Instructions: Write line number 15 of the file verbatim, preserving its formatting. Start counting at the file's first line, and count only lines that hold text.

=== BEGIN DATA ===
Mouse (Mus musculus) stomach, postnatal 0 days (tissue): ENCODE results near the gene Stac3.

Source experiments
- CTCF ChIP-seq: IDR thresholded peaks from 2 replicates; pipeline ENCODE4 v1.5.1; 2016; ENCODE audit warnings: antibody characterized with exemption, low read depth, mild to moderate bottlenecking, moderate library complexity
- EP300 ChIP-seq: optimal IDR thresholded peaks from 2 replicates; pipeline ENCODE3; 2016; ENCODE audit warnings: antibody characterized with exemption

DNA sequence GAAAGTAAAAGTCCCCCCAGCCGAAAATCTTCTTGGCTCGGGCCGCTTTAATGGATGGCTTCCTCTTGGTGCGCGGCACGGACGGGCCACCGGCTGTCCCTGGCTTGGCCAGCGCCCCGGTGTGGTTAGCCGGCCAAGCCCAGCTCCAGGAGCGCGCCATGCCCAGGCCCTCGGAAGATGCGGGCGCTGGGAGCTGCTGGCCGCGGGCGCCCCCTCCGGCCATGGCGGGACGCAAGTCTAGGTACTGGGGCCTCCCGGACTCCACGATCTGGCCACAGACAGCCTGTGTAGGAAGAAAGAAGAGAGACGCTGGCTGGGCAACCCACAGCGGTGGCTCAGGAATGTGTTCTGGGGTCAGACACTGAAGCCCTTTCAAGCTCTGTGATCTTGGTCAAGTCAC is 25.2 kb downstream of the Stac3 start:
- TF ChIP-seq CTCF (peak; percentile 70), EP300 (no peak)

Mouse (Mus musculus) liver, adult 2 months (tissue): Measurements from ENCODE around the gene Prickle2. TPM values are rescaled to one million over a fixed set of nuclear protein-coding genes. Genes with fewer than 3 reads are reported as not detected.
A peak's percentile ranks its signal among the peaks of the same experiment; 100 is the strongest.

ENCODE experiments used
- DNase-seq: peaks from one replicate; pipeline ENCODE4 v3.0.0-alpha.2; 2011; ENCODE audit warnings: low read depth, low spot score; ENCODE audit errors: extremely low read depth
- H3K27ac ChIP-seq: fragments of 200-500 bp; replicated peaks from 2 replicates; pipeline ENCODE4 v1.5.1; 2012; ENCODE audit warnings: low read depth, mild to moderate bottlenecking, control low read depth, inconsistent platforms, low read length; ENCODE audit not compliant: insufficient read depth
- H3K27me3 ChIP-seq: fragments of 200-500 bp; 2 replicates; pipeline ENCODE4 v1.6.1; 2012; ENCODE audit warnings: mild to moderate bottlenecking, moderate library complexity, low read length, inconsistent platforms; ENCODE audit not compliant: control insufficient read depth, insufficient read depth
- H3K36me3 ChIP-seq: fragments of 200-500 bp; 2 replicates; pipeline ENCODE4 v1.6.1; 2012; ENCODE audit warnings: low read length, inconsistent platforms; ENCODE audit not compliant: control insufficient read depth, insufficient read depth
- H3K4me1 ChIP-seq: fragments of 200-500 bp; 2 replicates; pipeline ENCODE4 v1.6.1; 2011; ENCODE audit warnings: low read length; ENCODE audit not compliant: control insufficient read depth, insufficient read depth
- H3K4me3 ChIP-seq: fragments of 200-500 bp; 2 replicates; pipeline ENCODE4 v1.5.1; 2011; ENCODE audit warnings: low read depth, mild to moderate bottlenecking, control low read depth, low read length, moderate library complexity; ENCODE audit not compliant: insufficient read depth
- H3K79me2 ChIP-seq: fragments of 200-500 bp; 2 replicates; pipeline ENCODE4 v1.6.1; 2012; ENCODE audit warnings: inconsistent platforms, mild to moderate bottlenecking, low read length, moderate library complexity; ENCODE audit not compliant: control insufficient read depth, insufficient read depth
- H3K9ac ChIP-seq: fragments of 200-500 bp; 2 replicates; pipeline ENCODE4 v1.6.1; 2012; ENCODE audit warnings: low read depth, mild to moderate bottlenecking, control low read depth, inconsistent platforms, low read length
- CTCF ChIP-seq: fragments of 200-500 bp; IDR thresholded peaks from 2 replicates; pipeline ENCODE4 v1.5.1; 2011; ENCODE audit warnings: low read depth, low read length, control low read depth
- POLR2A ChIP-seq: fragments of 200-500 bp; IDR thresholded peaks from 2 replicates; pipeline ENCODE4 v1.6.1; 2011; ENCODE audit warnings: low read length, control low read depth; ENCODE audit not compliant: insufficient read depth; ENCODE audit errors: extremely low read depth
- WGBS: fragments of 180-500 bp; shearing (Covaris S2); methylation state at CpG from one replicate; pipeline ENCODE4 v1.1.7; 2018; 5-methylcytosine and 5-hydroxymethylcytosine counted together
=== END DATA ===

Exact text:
- H3K4me3 ChIP-seq: fragments of 200-500 bp; 2 replicates; pipeline ENCODE4 v1.5.1; 2011; ENCODE audit warnings: low read depth, mild to moderate bottlenecking, control low read depth, low read length, moderate library complexity; ENCODE audit not compliant: insufficient read depth